Abilene Daily Reporter, April 17, 1891

Abilene Daily Reporter

April 17, 1891

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Issue date: Friday, April 17, 1891

Pages available: 12

Previous edition: Friday, March 27, 1891

Next edition: Friday, April 24, 1891

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Publication name: Abilene Daily Reporter

Location: Abilene, Texas

Pages available: 86,877

Years available: 1888 - 1958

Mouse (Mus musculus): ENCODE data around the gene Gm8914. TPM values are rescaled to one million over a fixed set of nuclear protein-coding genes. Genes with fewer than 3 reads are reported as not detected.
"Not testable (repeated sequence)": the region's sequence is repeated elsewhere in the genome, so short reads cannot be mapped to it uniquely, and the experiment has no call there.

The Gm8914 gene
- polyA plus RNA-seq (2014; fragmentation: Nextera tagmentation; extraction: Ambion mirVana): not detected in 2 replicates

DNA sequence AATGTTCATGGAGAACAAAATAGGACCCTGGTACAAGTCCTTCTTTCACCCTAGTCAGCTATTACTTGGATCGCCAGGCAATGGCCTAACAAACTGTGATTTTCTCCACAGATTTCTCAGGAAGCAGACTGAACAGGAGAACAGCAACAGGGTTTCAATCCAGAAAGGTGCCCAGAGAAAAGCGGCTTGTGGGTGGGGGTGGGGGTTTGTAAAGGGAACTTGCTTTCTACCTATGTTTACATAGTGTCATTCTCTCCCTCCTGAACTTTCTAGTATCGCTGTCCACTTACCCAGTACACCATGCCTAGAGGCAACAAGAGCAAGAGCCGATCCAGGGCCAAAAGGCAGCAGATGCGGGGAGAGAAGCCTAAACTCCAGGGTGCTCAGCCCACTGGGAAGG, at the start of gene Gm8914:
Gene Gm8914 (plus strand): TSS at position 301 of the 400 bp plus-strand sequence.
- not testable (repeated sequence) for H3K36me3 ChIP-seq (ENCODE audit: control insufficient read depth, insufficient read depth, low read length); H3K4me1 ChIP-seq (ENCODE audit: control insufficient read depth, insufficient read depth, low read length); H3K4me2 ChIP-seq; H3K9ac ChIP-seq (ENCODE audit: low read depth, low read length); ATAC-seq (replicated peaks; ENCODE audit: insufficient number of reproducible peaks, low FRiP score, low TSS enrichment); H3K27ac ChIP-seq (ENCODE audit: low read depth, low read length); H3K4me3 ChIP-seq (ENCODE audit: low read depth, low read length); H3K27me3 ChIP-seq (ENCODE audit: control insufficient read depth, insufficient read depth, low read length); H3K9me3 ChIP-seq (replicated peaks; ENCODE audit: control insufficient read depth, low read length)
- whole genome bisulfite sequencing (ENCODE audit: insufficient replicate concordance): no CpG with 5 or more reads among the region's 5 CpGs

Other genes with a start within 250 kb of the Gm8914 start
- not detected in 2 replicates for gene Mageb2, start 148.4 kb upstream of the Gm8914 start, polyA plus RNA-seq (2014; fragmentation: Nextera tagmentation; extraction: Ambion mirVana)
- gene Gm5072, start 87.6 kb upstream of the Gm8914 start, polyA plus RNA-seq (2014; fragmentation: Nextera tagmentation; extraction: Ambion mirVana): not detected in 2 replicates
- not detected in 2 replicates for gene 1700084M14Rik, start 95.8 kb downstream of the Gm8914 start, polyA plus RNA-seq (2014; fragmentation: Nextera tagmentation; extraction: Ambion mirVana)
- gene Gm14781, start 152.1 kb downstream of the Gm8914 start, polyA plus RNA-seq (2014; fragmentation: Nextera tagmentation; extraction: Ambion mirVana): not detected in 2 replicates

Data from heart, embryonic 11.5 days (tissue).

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Abilene Daily Reporter (Newspaper) - April 17, 1891, Abilene, Texas ft' r # t ^ County New^ nmm i. Mwif, nmumB A Wttklf Htvtpt^o^DtTtM te tkt BttiltyMtit ef AkU»», faylcr Ocuty, tii ikt "AàU««t Otutry" TERMS, $1.50 PBS m& volomjbt. ABILENIE, TAYLOR OOTJOTY, TEXAS, FRIDAY, APRIL 17, 1891. ISrUMBEE 8. A mo. SKYCK, méitut. J. 6. LOWE>ON, Oi^er. WM. CAMEROS, mo. SKYCK, méitut. J. 6. LOWE>ON, Oi^er. WM. CAMEROS, THE ABILENE NATIONAL BANK, AUTT.t-iNJi:, TZEXAS. L*r§ett Banking IiuiUutioH in the Ahilene Country. Tk» Institution is Mannped «• tks Interest of Enterprises Favorable to the Ahi-lene Country. We Would Like Your muiness. TUSOD. HETCK. WM. CAMSIU>]¥, «B0. P. FHIUIH, ». B. «OmKSf M. PAUOHXSTY. J W. MD. j. W. B. BEA^KLfOB, J. a. LOWI>OX. CAPITAL AND SIWS, $200,000 •uftTABUSHCD NATIOKAUZBD 18S4. Tks oldest Bank in the Abihns Country. THE FIRST NATIONAL BANK, V ' OF ABILENE, TEXAS. CAf»ITAL,^25,000. SUHPLUS 825,000. Oeneial Bofiking Btisimst. Collections a Specialty atid Pi-mnptly Remitted for ^ I>XaRSCT03RS; G. A. KIRKLAXD, J. M. RADFOKD, rAKtAMOEE, OTTO^. STEFFINS BROOKE SMITH, E. H. aiNTKNIS. T. S ROLLINS, Witìi ftmpi* capitai and larga facilities to handle all desirable buBiness, we invite c«m«poDMnc« an¿ »oiieit a continuance of the lit)eral patronage extended to us. r. vr JAMES, rn^úttt MD. 8 HUQHES, V í^eaideot B. B. KENYON. Cashier. HESRY JAMia, Asa't Cfcshler. the farm ers and mercííants najjonal bank, OF ABILENE, TEXAS. Capital.. - $6o,000.00. The Great Abilene Country« Abilene, Tex., April 10. Editor Taylor County News:—In complying with your reqaest to write au article for the INews on libe past, present and fatare of this, "The Great Abilene Country," will say first of all: That I have lived in Texas nearly 32 years—15 ! years in Ellis county, 5 years in I McLennan county, 1 year in Kob-j ertson county, and 11 years in Tay lor county. Have also traveled over most of the state, so that my I opportunities for knowing the dif-I ferent sections of Texas, and mak-1 ing a fair comparison between A cream of tartar baking p^^der. h^«®^ admitted by all fair Highest of all in leavening strength.-j »»»ded, unprejudiced persons. Latest U. S. Government Food Report. I Any comparisons that may be made, however, will refer <«peeial-ly to three of the counties named —Ellis, McLennan and Taylor— »W. ETARTS dr STELES,^ I thLe^^'connt^s'ls intimate and thorough than I^-Diseases of Women a Specialty"^ it 18 of otlier sections of the State. ^ O^^ North Serond Street. Am a great admirer of Cleveland, Dr. Evarts'residence at j alonick place j . . , North Side; Dr. Stiles' over office, pnncip^ly on account of liis ceie- brate#-lelegram to his friends in Buffalo, «To tell the truth." That POWDER Absolutely Pure '"^sfefSa^e^ning Mr. J. B. Hopkins of Henrietta canie down on business. Being aslced br a Gazette reporter aslo the statui DR. M. C. BOYCE. Residence: Corner Chutniit and Seventh Sts. DR. J. A. PIPKIN. Residence: shall, therefore, be the thought DRS BOYCE & PIPKIN | constantly before me in writing i best county exhibit at the Dallas i bales, and being the largest of any OfTer their proffesslonal services to I this article. j Fair in 1889 over the entire state, i county ia the state. If cotton en- the people of Aoilene and vicinity in all | xjrr^Ecrro^^. john r. H0X1E,€HAS. KENYON, ED. S. HUGHES, W. F. FLOURNOV, b. b. kenyon, F. C. DÍGBY ROBERTS, and F.W. JAMES. CoUeeüoas received on ktl accestibli« poiute, and returns promptly ma4e rafal ftttentio» ríTefl to the bueinesB of c« pnmftlj ant we J_____, ______ as directed. Letters of inquiry cheerfully and Car«fal attentioa «TeO to the bueiness of correspondent* irerea. NEVER TOO MUCH TROUBLE TO PLEASE OUE CUSTOMERS. TRY US. J. G. C URRIE Conveyance!-. WILL STITH, Notary Pablic. H. M. HENDERSON. Surveyor. the branches of the profession. Calls answered at all hours, day or night. Offi'^e—Up stairs in Hteflen's brick, Chestnut street, near Palace Hotel. DR. D. R. FOWLER, PHTSICIAN AND SDB6E0N, CHESTNUT ST., ABILENE. Obstetrics and diseases of women a specialty Oifice in new brick, Chestnut street; Kesidence OB Oak street, south of court house. Currie, Stith & Henderson, é GENERAL LAND, LOAN AND INSURANCE AGENTS ABILENE, TAYLOR CQUXTY, TEXAS. JOHN A. Vv^ILLIAMS, Attorney-at-Law, Abstracter and Loan Agent-atner oi ili5 TaFlor COMij Alistraci Co, Boois. Complete abstract of title to all lands in Taylor county, lots in Abilene, Buffalo Gap and Merkel. Abstracts furnished on short notice and at reasonable rates. Money to loan at lowest rates and on better terms than ever offered in West Texas. Prompt attention given to the investigation of old land titles. Xotary Public work done in oflSce. Oifice up stairs in Maverick Building, Pine Street, Abilene, Texas. THE .VBILEXE COUNTEY. The Abilene Country comprises an area of about 20,000 square miles, being about 100 miles east and west, and about 200 miles north and south,' and all of wiiich is well watered, and very fertile and productive. It comprises over 10,000,000 acres^ capable of producing ¿,000,000 bales of cotton; G. W. SHERBINO, M. D.; 150,000,OOC^ bushels of wheat; or HOMCEPATHIC PHYSICIAN j bushels of oats. Its , o, • li 'resources and productions Nvhen Chronic Diseases a Specialty. , , , . ■„ f, x. , developed will, therefore, be very great. Its population in 1S80 M-as about 18,0^)0; now 50,000. TAYLOR COUNTY. Taylor county was organized in 1878 with a population of 30' 400. Its population by the ceii Office at Residence south of Meiho-diet Church, Abilene, Texas. Dr. W. W. WALLACE, PHYSICIAN and SURGEON, ABILENE, TEXAS. Calls attended either day or night. Office over Harria' Drugstore. Resi- „f ioqa ^7 ^t. • .i.I hv thA dcnce in property formerly owned byL. ^^^ ^^ ^^^ Maicr. DH. r. N. BBOWN, DENTIST. Established 1884. ABILENE, ... - TEXAS. sus of 1890 it was 6,946, and the population now must be over 9,00 CLLViATE, \Ve have here a climate tliai I admitted by all to be un§xce^ DB. J. 1. ANDERSON, -^.iNii;:)! FANCY - W OOD - WORK for house furnishing, Band sawing« ripping, turning brackets, turned columns, Cypress tanks, built to order. Shop on Soi^h First St., - - Abilene, Texas. TOTTEN BROS., Props. anywhere. Our winter mild, the temperature v falling to zero, and the oar winters being kv lower than 20 degreA Besides, our winteiis dry, the Signal Ser -——------¡since 1878 showing D. T. BLKPSOE. K. K. LmETT. | f^j y^e „jq^^I^ BLEDSOE & LECETT, ; ber, January and Fe Attorneys - at - Law, 3-4 inches, or oniy PINE ST.. ABILENE. jpermontli. Laborf work Pine Street. Abilene, Texas, yeaK ^ere Will practice in all the courts and give | j^g close attention to all business intrusted ' totheircare. every day in the . _ iTT^ifiTi - II. U. H1J.1., ^jjg todv^o^ ATTORNEY - AT - LAW, Farmers do not fe^Uu everything they iai m. 0. FOWLES, ABILENE, TEXAS. Office over First National Bank C.A.KIRKLAND, ATTORNEY-AT-LAW5 Office over First National Bank. ABILENE, TEXAS. -DEALER IN Dry Goods and Drugs! CHESTHtrr STBEET, ABILBNE. HAS A FULL STOCK OF DBT fiOODS, And in ConaectioB fherewilh a Complfete Line of Drngs and Medicine. fHE POBUC onmr&D TO (UUi. rmtr*!^* SMieUed f Satiafaetion Guaranteed. S A Y L E S k S A Y L E S, LAWYERS, Ablkn«,.....- - Texae. Office, corner of North 2nd and Pine Sts. T. W' DAUCHERTY, Atloraef and Coimsellor-at-Law, ABILENE......TEXAS, Office over Lapowski's store. Special attention to Collections. WM. H. l^KETT, ATTORNEY AND COUMSELOHATLAW, ABILENE, TEXAi? Office over Flottrooy Bailding. Chestnut St. i. M WAGSTAFF, ATTORNEY AT LAW Abilene, Texas. Will practice in the district and county courts, and give close attention to all business entrusted to his care. Office over First National Bank. Erastus Graham, ATTOB:>iKY-AT-LAW. Will give special attention to conveyancing, jpMsing on titles to real estate, Ac, Offic« Sootii First Street, Abilene. T. A. HENB^ MrOffice over I^poweki's store, Abilene, Texas. mer. Our summei\^e siu)])ly jlightful and invigorating. It only a question of a few jea ; when invalids and otiiera from t south and east will learn of th and spend their summers here. HEALTH. No section of Texas excels tl for health, as will be attested many who came iiere invalids aid have regained both health and strength. We are tree from ^e malaria -fend miasma of the lo^r altitudes, as well as the disea^s incident to the niore rigorous climates farther north. RAINF.U.L, The average annual rainfall since 1878, as shown by the Signal Service records, has been 29 14 inches nia 1881 and 1886, the average has been 32 1-3 inches. A notable feature of our seasons is the fact that the growing months, or from April Ist to November 1st, i^ow an average rainfall of 22.71 inches, or 78 per cent, of the annual rainfall, and an average of 3 14 inches per month. While the o months, from November Ist to April 1st, show only 6.54 inches, an average of only 1-31 inches per month. Our growing seasons have averag-edfor M ytars as much rainfall as Ellis and McLennan counties. SOIL. Oar soil is as rich and fertile as any in the state, and retains the moisture eqaal to any; and as most of the «oils of this section scoar. the same labor, team and imple- j mill, 3 brick yards, 2 cotton gins, meni will caltivate twice the area 16 Ibmber yards, fine conrthoase, 3 as in the black waxy lands of cen- national banks, and aboat 109 bns-tral Texas. Another advantage iness houses. Ha« now cnder that farmers in this section have | contract a $13,000 artesian well, over those of central Texas is that I which is down about 1000 feet, I of affairs on the Red River and we are free from those farmer's i and is contracted for 2500 feel un- j Southwestern railway be s^aid: pests, crab grass and tie vines. ¡lessa good flow is obtained before "The line has been permanently VARIED PEODccrioss. | goiog that depth. Its present I located as iar as Archer and the No other section of the United j population is about 5000. | contract for the grading has beeo States has a greater variety of; fitture values j let from Henrietta to Archer, a products that are successfully and ! The features above mentioned, | distance of thirl v miles to BurkeC profitably grown. Crops have climate, health, varied prodac- ; Burns Murphy of Taylor ana been gathered here averaging 47 tions, mixed industries, ease of jiooteams will he at work thjg bushels of wheat per acre; 1101 cultivation and character of popu-j ujorninii-. Jbe contract bas been bushels of oats per acre; 75 bush- j lation, taken altogether, will make | snb-iet and the sub-coiitraetorii els of corn per acre; 1 bale of cot-! the future values of land doable i have their camps stretched out ton per acre and 3 tons of sor-1 that of the same quality of soil along the Hue for iiianv miles, Tbe ghum per acre, to say nothing of, elsewher« withont these advanta- jj^e is a remarkabh easv one, hav-' watermelons weighing over 100 ges. Intelligent people will ad- in(r no heavy irrades. no deep cnii pounds each, and all these with | mit this after reflection, if not at lor high nils and no bridges. There the natural seasons only , not an first. «Forthe benefit of those who "^vin, of coirse, i>e a con:fiiderabi6 acre ora foot irrigated. Nowhere | may be deposed to qneation this, number of small culverts in ordt^r do all kinds of fruits and vegeta- let as ^^e a comparison. Ellis to provide waterways. The ri^ht^ bles grow to greater perfection, county is admitted by all to be one of way has been doiuited all along The quality of our products of all of the richest farming counties in the line and the to>vns haveraiseii kinds is also unexcelled, as was ; the state. It has been settled 40 ahnosr snfficieiit to pav fully demonstrated by our exhibits i years or more, and its present pop- i for the grading. The cost of the at the Texas State Fair at Dallas ulation is about .3ó,00i), fully t'onr- track :uui equipment wiii be Io^m for the years 1888-'89-'90, Taylor: fifths being farmers. Its princi-| thrui $10,000 a luì le or'i'.M »1.000 for county receiving the banner—the I pal crop is cotton, the crop of 1890 I the entire distance. Six neniberf highest premium awarded—for the j being estimated at over 75,000 | of t^ip ijo^^j.t] qj j^e ii>di- vidiialiy worth nearly tha: anionnr. and the bearti is abiuuhmtiy nbk^ I Taylor county also received the hanced the value of lands it would i—r^j^^j doubtless viii —1. liiil tiic gold medal-—the highest premium seem that the farming lauds of ' road tbeniseives, awarded—for the best borticult- Ellis county with its long settle-; '-"We are narticuiar:\ ural exhibit at the Spring Palace ment and large population should i this line because it at Fort Worth in 1890. be the highest in the state. Yet ; a home enterprise, conce veil STOCK. such is not the fact. Why? For i home people and Besides our adaptation to farm- these reasons: First, on account ' iionie capital. ing pure and simple, no other of the health; second, on account of | ■•Maj, A[eLaui:hli!;, vhc li vei seetion aoiywhere excels this iu . having only one money crop; Laird, , known as liaviny- i>u!li niaay miles the^ising of stock of f.ll kinds, on account of the black waxy mud. ; of poad in Texas, has insptetevi th=;; as horses, mules, cattle and making the land very hard to cui- ' Une from Henrietta tc Al i!cne, ir" shikep. These are now sii very tivate and the roads impassable at i the interest o-' 'iie Univn iru^t pmtable industries, but when our certain seasons of the year, but ^ com])any oi' St, i.onis, aad >\' V st^k is improved and graded, as principally for the reason that York parties, and iiis ri per: .'v ii^ow being done, they will be- farming is largely done by renters j the nsatter is that the line wii: in^ come very mach more profitable, "¡^ho do not build n[) society, i paying one from the s'ut arid Nothing is hazarded in the asser- churches and schools, and thus : occupies the best iinoccu;)ied ser, n that it is only a question of make communities desirable and tion of tha state. Vnoriier lea- time when this section cf Texas attractive, and, hence, the lands | tare of the line is that it is oalv ill equal the famous blue grass valuable. It is principally for this ^ necessary ie build t'rom I'ennett;- egion of Kentacky for ItR fine reason that farming lands in IHi-' to the Red r:ver, a tiistaiif e ot lif of all kinds. nois. with its more rigorous cii-; teen in les to tap the Koc;: Island MIXED iKDrsTuiES. mate, are higher than in Ellis conn- | extension at her entrai,ce into One of the important points of ty, although the lands in Ellis the future growth and progress of county are fully as good and pro- this section will be that it is a sec ductive. We would not be under- tion of mixed industries, or farm- stood as disparaging renters as a ing combined with stock raising, class. Human nature is so con- This feature determines another : stituted that if they w ere to ex- ; gome earlier. Xo important point in the future of change places with their landlords [^een made bevont 'this section and that is the CHARACTER OK POPULATION. A combined farming and stock raising country will be settled principally by an intellig:ent, enterprising, industrious, thrifty and prosperous class of land owners, making the most desirable and attractive ])opulation in the world. This class of ¡)opiiiation will build up good society in every neighborhood, and e8tal)lish and maintain in every neigaborhood good churches, schools and Sunday schools. Besides, a poDuIation !s emp jatical: V (■once OCHiu I V the result would be the same. SUMMARY. Xow, in conclusion let Ui> summarize our points of excellence and sujieriority. They are: 1. Our tine climate. 2. Tile healtbfulness. The fertility of the soil. The ease of cultivation. Our varied productions. Our mixed industries. Our favorable seasons. Our tine roads. The character of our popn lation. 10. Our good societv. 3. ■I. G. I, .S. 9. Texas on either of the t wc iM-ean!-inary surveys. "The grading is tc be i-ompiet-ed to Archer by .lulj 1. l-nt it U very probable it will be cc uiploteu s u r \ e"' s b a ^ e A reiser, ami whether the line will go to Throckmorton or Albaiiv is yet .indecui-ed. The snrs'ey aiul ];c!'inanenL location to Abiieuc -.viii -j matb-: 3.S soon as the grading is . omplet-■ ed to Archer, The comjiany aa\'e i had several propositions to iron : and equip the road, but i o tieaii i have been closed vei. >iai. '••^"a-' then, general manager and chi.-f ; engineer, is now in "Nc" York. ; By the way. si^eaking uf rbaj, then, reminds me tha: the rumors' that this is a Missouri. Ka..gus and Texas enterprise is pruba by d:io schools I to the fact that he was . ormerly I chief engineer ol liie Ka y. 15ui that, can | this is not the 3iissoari. Kansa.s We have | and Texas enterprise, ^nvl there is To those I little reason to .«upposc it -•in ever It owning and cultivating their own farms will cultivate the iatid more and churches, thoroughly and proiitably and Where is the country keep their stock and fecces and make a better showingf buildings in better condition, thus yet to see or hear of it. making farm life not only more who are thinking of changing their | get control of the road, it certain- profitable but more attractive, homes we would say as Phillip I ly will not if it is in the p wer oi Our people are moral and law- said unto Mathaniel: "Come and I the present board to })reTent abiding, and the records of our see." P. H. Carter. courts will show as little crime as ----*———in any population of the same Rale to Birmingliaiii. number anywhere. This is re - -c , p- lit Houston, Tex., April 11.—The markablem%-iew of the fact that Harnsburg ^d San this is a new country, settled bj' ruf> ^^ple from all parts of the world. TAXAS-. Our taxes are reasonable, and our city and county scrip are at par and have been for years, show- Antonio, Texas and New Orleans, iiew York, Texas and Mexican, Great Western, and Texas and Pacific have made a rate of one first-class fare for - the round trip from points on . their lines to Biruiing s-IO inches more tha'n Califor- ing that our citT and connty af-•"I""» T ■ _____f • V J • n fif the annual meeting ot the la. Leaving out the vears 1S79, fairs have been economically and^^ ,, . ^^ " " tl + h Ql»« " l-i o t-> t 1 Q rtn T-Q T-I t 1n nT judiciously managed. ABILENE. outhern 'Baptist convention at .that place. Tickets will be on sale . . , rr. p Tl ' Mav 4, o, b, and i, and wil be good This city 18 on the Texas & Pa- ^ ? » ' » b M J i^n -1 * r return until June 1. The iol- cific railroad, 1(>2 miles west oi , ^ • u ta * tTT xu 4-- -1 ♦ lowiDff transit limits have been set i Fort Worth, 4oo miles east of El „ ® » . • , . ^^ from San Antonio and stations ^le The country through vibch line passes is an exceediisgly and fertile one, and i iar doubt the advent of the read -.vi be followed by a vast increase ; the area of farm lands broaght ni der cultivation. It also per.etrateè the wheat belt arid will have a va.ri- amount of rattle slunnien's, Thh ! building of the line ^ill also -tim^ late the opening of tire coa^ depos its, which are believed t j exi and develop the sione quarries Archer arid Throckmortoi., coui. ties. There are rumors of ihfc Rock Island extending tc Texas I and of the Frisco extendin g soutl 'est from Sapuli a to get i-ie cat\ Paso, 200 miles north of San An--"""' tie trade, in which event tb^s linQ\ tonio, and 400 miles south of the I from date oi sale ^^ important feeder. Kansas line, and is the largest city ^wo days from date the One of these roads may get. it, bnt in this immense territorv. It wUi f ^ ^^^^^ ^^: not the Missouri, Kansas aiul Tex- soon have several more u^es of ^^^^ 1 . -- , , . * _-1 1 tions west oi San Antonio three ^ ----^ ■ —---- radroad, making it the railroad, . • ' The Dallas Xeas truthfuv saY<.' ♦ „ days will be allowed for transit in lut ijanas s uuiuiu..} sax^' center ot this great section of tJie ^^¿jj direction. ^ "When you begin to argue with a state. It has more substantial; -- > ^--! man and be talks loud, walk off business houses, does morebusi-; ft is a good rule to make two and leave him. You can't-onvert ness, and has the brightest: future ! planting of Irish potatoes for the him.' He is talking to l aiidoze before it of any city of its age or' summer crop, one about the mid-1 and bluff, on the same principle size in the state. It has five: die of February and the other a that the boy whistles as iie goes charches, and schools, elegant so- month later. Earlv Rose or Ear- ciety, electric light«, water works, ly Goodrich do well in Western and it may convince others he is fire department, ice factory, roller Texas. through the dark—it helps iiim all right. ;